24 March 2019

Layne Staley: A Tribute- 50 Years of Metal

Image Credit Alfredo Pangue

 

By the time I discovered the music of Alice in Chains I was just about ready to give up on grunge. As I grew up grunge was a distant memory in the mind of rock music, metalcore was where the world was at. Of course, I’d listened to Nirvana and while I can certainly understand and respect the incredible legacy that band have, their music has never done very much for me. About a year ago I was asking around on Facebook groups to find away to get into Nirvana at first. Despite being recommended pretty much every album in their catalogue nothing fit. So, I tried again with Soundgarden. Again, nothing connected. Pearl Jam was the same deal. I wasn’t sure I could keep being disappointed by influential band, who are rightly loved for their place in music history. I half-heartedly asked about Alice In Chains. I put on Dirt, expecting it not to connect.

I was enjoying it a reasonable amount to start with. The riffing and instrumental canvas was engaging for me, but it wasn’t until THAT voice came in that I knew I’d finally found my band. It was immediately distinctive. The darkness and emotion in Layne Staley’s voice instantly connected to me. Many vocalist with such a unique voice don’t often share the spotlight, so it says something about Staley’s attitude that the vocal interplay between himself and Jerry Cantrell is so beautifully haunting. It enhances both men’s voices and the songs themselves. The tone of his voice is so brilliantly unique that anyone who sounds at all like him are written off as copyists. That’s the mark of a truly brilliant vocalist. Someone who can’t be replaced or imitated.

In recent years there has been much talk of mental health in the rock music community, following the passing of Chris Cornell and Chester Bennington. It’s always worth remembering that addiction, like the one that took Layne’s life, often boils down to a place of pain and mental health problems. Perhaps it says a little too much about me, but it’s often the case that music about addiction issues connects with me on a very deep level. There’s something about the way certain artists, and Staley in particular, manage to instil the essence of that struggle into their music. From a place of pain great art is often created. And sometimes we have to ask ourselves if it’s worth it. It’s very important for people who are struggling to see other people struggling, to know they’re not alone.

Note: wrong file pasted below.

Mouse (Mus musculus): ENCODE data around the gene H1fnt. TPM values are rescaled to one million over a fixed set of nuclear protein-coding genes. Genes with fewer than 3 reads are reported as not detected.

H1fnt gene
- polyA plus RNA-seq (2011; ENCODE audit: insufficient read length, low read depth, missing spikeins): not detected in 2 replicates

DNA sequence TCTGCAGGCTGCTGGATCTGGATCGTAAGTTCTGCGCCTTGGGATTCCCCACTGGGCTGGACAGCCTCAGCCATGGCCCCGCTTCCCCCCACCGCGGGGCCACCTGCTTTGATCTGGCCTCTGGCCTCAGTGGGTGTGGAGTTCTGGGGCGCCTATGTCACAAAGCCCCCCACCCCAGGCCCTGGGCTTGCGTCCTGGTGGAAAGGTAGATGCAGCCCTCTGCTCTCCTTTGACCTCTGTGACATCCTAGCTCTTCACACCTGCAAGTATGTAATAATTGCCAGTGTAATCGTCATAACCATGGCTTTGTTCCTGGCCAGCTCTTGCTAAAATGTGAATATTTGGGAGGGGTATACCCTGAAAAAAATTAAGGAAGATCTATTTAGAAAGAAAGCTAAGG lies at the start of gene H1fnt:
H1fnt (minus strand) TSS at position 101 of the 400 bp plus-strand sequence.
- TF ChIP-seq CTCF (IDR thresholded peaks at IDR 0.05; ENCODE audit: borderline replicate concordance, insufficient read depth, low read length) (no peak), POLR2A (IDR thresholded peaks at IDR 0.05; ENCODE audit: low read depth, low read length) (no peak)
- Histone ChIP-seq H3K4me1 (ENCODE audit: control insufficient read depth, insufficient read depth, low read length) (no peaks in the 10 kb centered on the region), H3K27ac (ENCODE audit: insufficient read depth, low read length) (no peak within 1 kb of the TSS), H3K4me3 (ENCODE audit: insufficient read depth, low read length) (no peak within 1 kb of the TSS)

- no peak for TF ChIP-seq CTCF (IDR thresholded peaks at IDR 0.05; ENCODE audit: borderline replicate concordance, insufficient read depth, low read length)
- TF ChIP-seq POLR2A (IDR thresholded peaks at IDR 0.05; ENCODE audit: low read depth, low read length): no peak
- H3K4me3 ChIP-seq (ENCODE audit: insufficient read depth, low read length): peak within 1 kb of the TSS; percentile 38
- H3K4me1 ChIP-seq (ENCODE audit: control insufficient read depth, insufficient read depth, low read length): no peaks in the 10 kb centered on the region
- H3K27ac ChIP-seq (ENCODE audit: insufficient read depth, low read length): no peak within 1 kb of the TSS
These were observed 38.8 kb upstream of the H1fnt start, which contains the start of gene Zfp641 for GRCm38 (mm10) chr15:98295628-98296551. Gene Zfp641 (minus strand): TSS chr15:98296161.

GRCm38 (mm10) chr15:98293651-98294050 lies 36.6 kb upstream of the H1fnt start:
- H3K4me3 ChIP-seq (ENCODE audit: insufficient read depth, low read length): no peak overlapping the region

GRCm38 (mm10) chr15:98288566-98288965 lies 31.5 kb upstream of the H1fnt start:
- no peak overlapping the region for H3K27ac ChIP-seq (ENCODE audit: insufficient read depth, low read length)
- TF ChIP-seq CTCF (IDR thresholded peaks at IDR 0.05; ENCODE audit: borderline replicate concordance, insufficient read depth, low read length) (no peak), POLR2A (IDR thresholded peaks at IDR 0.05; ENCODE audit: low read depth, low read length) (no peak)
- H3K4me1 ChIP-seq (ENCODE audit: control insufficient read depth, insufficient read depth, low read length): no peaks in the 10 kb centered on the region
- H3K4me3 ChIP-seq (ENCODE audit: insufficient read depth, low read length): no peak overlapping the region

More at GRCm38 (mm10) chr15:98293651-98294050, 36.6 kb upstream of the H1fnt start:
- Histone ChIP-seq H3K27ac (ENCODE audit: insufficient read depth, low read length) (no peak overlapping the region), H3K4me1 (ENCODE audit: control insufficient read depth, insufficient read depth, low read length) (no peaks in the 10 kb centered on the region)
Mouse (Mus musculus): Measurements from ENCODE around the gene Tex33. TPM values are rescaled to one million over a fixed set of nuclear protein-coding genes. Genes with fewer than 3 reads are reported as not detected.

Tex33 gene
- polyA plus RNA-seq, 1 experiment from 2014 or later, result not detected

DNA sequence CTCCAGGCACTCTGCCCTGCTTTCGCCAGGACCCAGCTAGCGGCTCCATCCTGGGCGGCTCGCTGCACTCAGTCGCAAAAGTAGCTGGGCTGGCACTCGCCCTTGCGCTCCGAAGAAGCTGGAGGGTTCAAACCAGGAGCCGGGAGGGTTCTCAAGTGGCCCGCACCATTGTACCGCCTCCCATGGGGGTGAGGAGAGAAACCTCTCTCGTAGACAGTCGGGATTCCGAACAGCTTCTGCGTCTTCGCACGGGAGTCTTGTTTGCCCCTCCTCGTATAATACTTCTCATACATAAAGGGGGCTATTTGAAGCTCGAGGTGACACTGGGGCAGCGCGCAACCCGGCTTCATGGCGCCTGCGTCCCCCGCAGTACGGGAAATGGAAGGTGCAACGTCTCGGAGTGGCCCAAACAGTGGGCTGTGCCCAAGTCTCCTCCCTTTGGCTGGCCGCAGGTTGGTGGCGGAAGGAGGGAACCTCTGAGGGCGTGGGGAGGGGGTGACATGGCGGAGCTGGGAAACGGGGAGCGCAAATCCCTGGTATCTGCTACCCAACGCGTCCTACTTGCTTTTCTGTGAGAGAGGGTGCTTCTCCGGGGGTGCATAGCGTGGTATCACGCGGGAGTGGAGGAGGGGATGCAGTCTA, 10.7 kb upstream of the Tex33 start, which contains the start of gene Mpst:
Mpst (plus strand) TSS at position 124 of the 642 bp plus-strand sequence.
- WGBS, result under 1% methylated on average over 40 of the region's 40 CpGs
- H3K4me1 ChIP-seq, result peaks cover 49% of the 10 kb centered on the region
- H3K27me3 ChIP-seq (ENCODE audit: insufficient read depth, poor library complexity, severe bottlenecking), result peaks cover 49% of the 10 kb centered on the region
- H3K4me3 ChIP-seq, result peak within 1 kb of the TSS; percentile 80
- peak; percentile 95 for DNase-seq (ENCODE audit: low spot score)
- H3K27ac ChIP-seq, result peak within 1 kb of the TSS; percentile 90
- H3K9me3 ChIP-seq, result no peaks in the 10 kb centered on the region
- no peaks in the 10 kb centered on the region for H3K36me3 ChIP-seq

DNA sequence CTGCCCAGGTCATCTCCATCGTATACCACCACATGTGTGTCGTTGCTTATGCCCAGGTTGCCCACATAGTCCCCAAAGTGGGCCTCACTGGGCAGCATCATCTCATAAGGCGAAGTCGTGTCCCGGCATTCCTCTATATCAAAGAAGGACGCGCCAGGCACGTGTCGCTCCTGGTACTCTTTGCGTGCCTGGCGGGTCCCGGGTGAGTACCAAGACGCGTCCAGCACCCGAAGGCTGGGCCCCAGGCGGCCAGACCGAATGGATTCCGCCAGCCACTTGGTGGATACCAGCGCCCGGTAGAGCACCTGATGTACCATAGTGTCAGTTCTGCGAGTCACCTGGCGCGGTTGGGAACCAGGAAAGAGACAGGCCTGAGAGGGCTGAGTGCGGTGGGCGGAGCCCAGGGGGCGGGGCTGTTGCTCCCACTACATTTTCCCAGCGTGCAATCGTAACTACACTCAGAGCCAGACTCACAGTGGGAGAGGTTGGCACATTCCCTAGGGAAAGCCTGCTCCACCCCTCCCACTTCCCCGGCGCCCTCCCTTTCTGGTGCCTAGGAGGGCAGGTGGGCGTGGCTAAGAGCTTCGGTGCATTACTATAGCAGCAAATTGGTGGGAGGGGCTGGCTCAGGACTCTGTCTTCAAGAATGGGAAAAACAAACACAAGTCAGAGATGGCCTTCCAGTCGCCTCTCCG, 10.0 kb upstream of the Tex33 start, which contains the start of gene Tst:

To close out I’d like to praise the strength of the surviving members of AIC for returning to making music after having lost their friend. William DuVall also deserves praise for stepping up to fill the hole left by a true icon, sounding distinct from Layne while still doing the songs justice. I’ve spent time while writing this, watching clips from AIC’s MTV Unplugged set. There is something incredibly moving about seeing That voice come from That man. It’s almost impossible to describe. I think it’s a legacy anyone should be proud of.

Layne Staley passed away in 2002 from an overdose. If you are struggling with addiction please seek help:

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